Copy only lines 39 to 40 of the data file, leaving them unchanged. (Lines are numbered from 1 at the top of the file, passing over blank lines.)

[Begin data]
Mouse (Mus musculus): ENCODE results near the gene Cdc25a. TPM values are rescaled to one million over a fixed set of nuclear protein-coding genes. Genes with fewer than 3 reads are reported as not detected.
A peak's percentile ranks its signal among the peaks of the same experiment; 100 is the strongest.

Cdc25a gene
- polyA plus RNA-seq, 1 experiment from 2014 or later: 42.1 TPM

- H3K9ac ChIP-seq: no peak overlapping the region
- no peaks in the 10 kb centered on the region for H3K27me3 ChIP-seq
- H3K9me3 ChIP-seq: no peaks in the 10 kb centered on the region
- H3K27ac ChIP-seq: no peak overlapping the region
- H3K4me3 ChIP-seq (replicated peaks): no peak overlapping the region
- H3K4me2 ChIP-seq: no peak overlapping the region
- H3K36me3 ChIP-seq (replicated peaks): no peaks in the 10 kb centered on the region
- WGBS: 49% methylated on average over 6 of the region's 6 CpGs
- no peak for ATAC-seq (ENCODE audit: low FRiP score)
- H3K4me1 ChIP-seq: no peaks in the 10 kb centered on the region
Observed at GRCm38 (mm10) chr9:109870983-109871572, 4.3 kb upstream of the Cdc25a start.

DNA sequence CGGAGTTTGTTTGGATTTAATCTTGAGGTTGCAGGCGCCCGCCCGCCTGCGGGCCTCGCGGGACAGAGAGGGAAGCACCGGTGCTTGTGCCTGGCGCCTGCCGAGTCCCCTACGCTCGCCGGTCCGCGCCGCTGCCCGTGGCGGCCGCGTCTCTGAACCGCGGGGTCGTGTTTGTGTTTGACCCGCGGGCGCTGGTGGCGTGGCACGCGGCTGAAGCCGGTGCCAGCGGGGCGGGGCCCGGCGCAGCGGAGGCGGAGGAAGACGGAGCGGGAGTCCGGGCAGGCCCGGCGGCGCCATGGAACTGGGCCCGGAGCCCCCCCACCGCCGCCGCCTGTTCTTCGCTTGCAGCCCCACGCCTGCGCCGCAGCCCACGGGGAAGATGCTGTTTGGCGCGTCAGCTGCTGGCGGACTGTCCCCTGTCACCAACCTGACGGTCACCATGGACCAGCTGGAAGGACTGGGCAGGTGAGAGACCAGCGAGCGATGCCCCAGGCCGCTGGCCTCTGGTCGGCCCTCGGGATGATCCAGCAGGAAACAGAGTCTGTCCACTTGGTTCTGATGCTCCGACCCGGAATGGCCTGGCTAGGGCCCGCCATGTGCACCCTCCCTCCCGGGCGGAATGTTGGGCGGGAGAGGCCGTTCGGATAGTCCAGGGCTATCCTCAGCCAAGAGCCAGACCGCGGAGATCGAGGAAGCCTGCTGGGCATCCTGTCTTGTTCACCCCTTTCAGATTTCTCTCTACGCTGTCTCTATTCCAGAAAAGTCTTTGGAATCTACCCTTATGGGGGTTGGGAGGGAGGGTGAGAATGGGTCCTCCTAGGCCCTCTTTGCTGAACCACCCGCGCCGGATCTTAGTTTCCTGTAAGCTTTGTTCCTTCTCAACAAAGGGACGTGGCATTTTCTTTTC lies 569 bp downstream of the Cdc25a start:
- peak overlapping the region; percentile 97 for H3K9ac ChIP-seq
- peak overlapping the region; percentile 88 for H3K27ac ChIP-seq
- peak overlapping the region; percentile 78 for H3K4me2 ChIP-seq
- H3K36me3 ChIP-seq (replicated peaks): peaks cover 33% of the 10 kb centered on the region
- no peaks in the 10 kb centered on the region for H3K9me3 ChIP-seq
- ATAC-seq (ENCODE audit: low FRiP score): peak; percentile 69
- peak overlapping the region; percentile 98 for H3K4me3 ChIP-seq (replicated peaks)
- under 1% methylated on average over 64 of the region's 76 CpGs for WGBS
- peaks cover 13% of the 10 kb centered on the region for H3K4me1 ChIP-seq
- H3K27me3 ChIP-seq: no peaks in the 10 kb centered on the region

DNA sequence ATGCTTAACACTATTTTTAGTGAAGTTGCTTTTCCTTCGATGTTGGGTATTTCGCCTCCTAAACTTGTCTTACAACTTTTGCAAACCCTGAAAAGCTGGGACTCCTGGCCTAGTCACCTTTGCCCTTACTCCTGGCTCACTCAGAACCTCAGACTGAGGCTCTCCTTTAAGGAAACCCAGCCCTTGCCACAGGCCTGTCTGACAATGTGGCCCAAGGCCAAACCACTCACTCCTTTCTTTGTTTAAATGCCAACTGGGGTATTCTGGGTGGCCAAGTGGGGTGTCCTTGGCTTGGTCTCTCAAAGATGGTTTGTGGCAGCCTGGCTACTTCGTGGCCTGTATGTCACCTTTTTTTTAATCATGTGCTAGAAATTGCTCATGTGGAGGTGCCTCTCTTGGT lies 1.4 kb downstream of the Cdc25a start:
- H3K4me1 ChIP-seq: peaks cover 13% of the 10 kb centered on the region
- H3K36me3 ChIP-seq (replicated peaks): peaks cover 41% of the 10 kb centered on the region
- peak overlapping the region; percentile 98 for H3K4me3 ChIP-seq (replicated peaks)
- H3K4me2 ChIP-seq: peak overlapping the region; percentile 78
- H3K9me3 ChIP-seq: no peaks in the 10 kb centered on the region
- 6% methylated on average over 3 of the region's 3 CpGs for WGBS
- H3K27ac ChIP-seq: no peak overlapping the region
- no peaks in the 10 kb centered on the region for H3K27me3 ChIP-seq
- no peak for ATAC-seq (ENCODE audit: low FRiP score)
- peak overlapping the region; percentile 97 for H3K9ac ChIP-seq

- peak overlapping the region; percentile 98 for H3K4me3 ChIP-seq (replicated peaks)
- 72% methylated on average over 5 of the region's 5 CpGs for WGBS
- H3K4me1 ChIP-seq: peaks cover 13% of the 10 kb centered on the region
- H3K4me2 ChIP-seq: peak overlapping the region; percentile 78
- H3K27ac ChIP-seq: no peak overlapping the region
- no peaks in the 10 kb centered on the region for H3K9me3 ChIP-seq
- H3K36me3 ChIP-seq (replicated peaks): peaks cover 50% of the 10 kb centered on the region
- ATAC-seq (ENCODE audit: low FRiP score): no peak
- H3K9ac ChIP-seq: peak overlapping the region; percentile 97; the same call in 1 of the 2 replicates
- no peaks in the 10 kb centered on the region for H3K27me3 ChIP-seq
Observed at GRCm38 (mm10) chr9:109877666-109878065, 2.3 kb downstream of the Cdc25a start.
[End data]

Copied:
- 72% methylated on average over 5 of the region's 5 CpGs for WGBS
- H3K4me1 ChIP-seq: peaks cover 13% of the 10 kb centered on the region